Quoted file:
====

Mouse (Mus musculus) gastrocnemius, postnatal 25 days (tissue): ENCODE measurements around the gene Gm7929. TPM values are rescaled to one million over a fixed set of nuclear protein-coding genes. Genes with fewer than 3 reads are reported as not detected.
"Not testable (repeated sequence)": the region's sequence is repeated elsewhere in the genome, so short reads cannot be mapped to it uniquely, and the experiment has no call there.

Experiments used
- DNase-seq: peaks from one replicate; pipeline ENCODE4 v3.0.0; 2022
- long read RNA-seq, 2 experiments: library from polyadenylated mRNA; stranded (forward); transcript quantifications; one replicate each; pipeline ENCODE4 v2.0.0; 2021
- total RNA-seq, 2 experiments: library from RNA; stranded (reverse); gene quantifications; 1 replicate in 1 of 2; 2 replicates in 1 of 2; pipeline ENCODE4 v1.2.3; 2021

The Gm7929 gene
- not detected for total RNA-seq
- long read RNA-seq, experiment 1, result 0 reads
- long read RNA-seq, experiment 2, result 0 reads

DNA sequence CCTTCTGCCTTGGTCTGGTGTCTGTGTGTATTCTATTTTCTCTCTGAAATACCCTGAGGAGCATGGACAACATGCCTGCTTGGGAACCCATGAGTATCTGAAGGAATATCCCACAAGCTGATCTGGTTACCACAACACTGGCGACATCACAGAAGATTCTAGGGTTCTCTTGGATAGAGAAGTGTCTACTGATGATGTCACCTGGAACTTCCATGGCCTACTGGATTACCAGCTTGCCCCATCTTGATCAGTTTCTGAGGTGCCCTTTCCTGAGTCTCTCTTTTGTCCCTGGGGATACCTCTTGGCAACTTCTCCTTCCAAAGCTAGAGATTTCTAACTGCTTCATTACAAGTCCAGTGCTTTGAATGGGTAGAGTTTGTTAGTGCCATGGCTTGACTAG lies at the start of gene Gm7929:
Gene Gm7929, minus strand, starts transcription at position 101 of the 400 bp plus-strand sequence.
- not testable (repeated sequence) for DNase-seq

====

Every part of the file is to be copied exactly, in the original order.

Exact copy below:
Mouse (Mus musculus) gastrocnemius, postnatal 25 days (tissue): ENCODE measurements around the gene Gm7929. TPM values are rescaled to one million over a fixed set of nuclear protein-coding genes. Genes with fewer than 3 reads are reported as not detected.
"Not testable (repeated sequence)": the region's sequence is repeated elsewhere in the genome, so short reads cannot be mapped to it uniquely, and the experiment has no call there.

Experiments used
- DNase-seq: peaks from one replicate; pipeline ENCODE4 v3.0.0; 2022
- long read RNA-seq, 2 experiments: library from polyadenylated mRNA; stranded (forward); transcript quantifications; one replicate each; pipeline ENCODE4 v2.0.0; 2021
- total RNA-seq, 2 experiments: library from RNA; stranded (reverse); gene quantifications; 1 replicate in 1 of 2; 2 replicates in 1 of 2; pipeline ENCODE4 v1.2.3; 2021

The Gm7929 gene
- not detected for total RNA-seq
- long read RNA-seq, experiment 1, result 0 reads
- long read RNA-seq, experiment 2, result 0 reads

DNA sequence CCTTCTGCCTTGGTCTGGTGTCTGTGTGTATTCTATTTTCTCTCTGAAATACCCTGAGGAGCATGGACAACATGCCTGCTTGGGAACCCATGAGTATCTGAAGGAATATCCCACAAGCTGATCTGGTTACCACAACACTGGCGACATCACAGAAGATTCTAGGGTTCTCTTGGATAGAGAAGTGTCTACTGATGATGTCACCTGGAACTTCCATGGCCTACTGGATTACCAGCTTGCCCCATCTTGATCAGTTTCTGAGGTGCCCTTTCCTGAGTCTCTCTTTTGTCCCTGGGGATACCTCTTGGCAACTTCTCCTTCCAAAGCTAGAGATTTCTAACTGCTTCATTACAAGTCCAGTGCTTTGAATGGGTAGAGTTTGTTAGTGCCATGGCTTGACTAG lies at the start of gene Gm7929:
Gene Gm7929, minus strand, starts transcription at position 101 of the 400 bp plus-strand sequence.
- not testable (repeated sequence) for DNase-seq